Zebrafish have emerged as an important vertebrate model system for several reasons. Not only are genes largely conserved but there is also a high degree of physiological and anatomical similarity. Genetic models of obesity have been established in zebrafish such as overexpression of agouti related peptide [28] or semaphorin 3 [29, 30]. Metabolically, zebrafish show evidence for metabolic syndrome endophenotypes such as diet induced obesity, diabetes (reviewed in [31], dyslipidemia (reviewed in [32], non-alcoholic or alcoholic fatty liver disease (reviewed in [33, 34]. Further, key obesity hallmarks have been identified in zebrafish downstream of overfeeding. Obesity is associated with increased body growth due to overfeeding [3538] as well as increased lipid deposition in subcutaneous and visceral adipose depots [37, 38]. However, to long-term detrimental effects of long-term obesity are not entirely clear in people [39, 40] let alone in fish. However, recent studies in fish support that obesity also leads to long-term effect in fish such as cognitive decline and inflammation of the central nervous system [41, 42]. Peripherally, it has been shown histologically that adipocytes not only undergo hypertrophy but also hyperplasia in zebrafish exposed to an obesogenic diet [36]. Hyperplasia in mammals is considered to be an adaptive response allowing the safe storage of fat while subcutaneous adipocyte hypertrophy is correlated with metabolic complications [43]. Additionally, fish store triglycerides not only in fat but also in muscle and liver under normal conditions [44], so increased hepatic lipid metabolism [37] or deposition [38] could be normal. Abnormalities consistent with hepatic steatosis have also been seen in DIO zebrafish [35, 45, 46]. A reduced metabolic rate has been linked to metabolic syndrome in people [47, 48], however this association has been questioned in mouse model studies [4951]. In zebrafish, a recent study showed an increased metabolic rate as well as mass for overfed fish [52], suggesting that the effect may be driven by mass rather than a decreased energy expenditure in the obese animals. Similarly, obesity and in particular insulin resistance have been linked to functional changes in mitochondria in people [53] as well as mice [54, 55]. In zebrafish, mitochondrial function has to our knowledge only been looked at in the context of a CG response, where hepatic oxidative phosphorylation was shown to be enhanced in animals undergoing CG [56] but not in the context of obesity. Lastly abnormalities in glucose metabolism particularly hyperglycemia, impaired glucose tolerance and insulin resistance are hallmarks of type 2 diabetes, a condition intricately linked to metabolic syndrome and have been described in mammals [1], as well as fish [38, 57, 58].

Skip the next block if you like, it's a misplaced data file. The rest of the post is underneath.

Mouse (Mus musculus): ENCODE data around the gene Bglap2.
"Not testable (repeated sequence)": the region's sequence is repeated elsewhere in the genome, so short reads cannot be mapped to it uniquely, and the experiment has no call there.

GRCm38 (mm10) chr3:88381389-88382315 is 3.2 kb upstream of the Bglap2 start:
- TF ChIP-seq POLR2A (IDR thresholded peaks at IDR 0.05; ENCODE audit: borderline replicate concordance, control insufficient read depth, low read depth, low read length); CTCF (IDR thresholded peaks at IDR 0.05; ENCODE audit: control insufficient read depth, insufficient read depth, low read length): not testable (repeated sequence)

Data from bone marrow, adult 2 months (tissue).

Consequently, a variety of metabolic complications due to an obesogenic environment have been described in zebrafish. Further, a recent study in zebrafish has found that maternal overfeeding has a negative effect on early obesity markers in larvae of the next generation, comparable to evidence in mammals [42]. Therefore, zebrafish provide an elegant system to study the basic biology of energy homeostasis. However, it is unclear whether early undernutrition followed by CG could exacerbate markers of obesity—even though CG is a well-studied phenomenon in fish (reviewed in [22].

Consequently, we carried out a systematic characterization of DIO as well as CG. We compared CR with DIO and tested whether CG of fish which were shifted from CR to DIO at different timepoints showed an exacerbated long-term DIO phenotype. Zebrafish are externally fertilized and feed for the first 5 days-post fertilization (dpf) on maternally provided egg yolk. We therefore restricted food from 5dpf onwards and induced CG by overfeeding comparable to the DIO group. We induced CG at three timepoints associated with different growth rates in wildtype animals: 1) a juvenile phase (one month) which exhibits naturally high growth rates (CG1), 2) three months old fish, a stage when growth begins to slow (CG3) and 3) nine months of age when growth mostly stagnates in wildtype fish (CG9). We investigate growth parameters, fat distribution and metabolic genes in order to establish whether zebrafish a) show signs of compensatory or catch-up growth, b) show signs of metabolic syndrome after a long-term obesogenic diet in support of and beyond previous studies and c) whether early food restriction exacerbates the effects of long term DIO and pre-disposes fish for or exacerbates metabolic syndrome.

Materials and methods

Zebrafish maintenance

Zebrafish of the Ekkwill strain were raised and maintained at 28°C under a 14 h light / 10 h dark cycle and in tanks with continuous water exchange and recycling (AquaSchwarz, Göttingen, Germany) [59]. Embryos were obtained by natural mating while siblings derived from the same mating of a single parental pair were used for comparative analyses of aged-matched fish.

Fish were raised as previously reported in groups of 5 (DIO, CG after induction) or 50 fishes (CR, CG before induction) in 3 L tanks [36]. In our previous publication, the DIO condition was labelled as “high amounts of food, low density” (HF-LD) and the CR condition was called “low amounts of food, high density” (LF-HD). Compensatory growth was induced by splitting one tank with 50 fish in 10 tanks containing 5 fish each. Fish were sorted for sex as soon as visible and maintained at a female:male ratio of 3:2. Body length of 10 fish of each group was measured at least every other week and density was checked weekly. Number and sex ratio of each tank were checked before each measurement but at least once per month.

We carried out a control experiment for CG1 where we compared changing the amount of food at a constant density versus changing density at constant food levels (S2 Fig). For this, we fed as follows.

Changing food levels, constant density: 5 fish per 2.5 liter (L) fed either

  1. DIO: 100 ml paramecia daily (5–13 days post fertilization (dpf)) and 2x 10 drops of artemia (14 dpf onwards).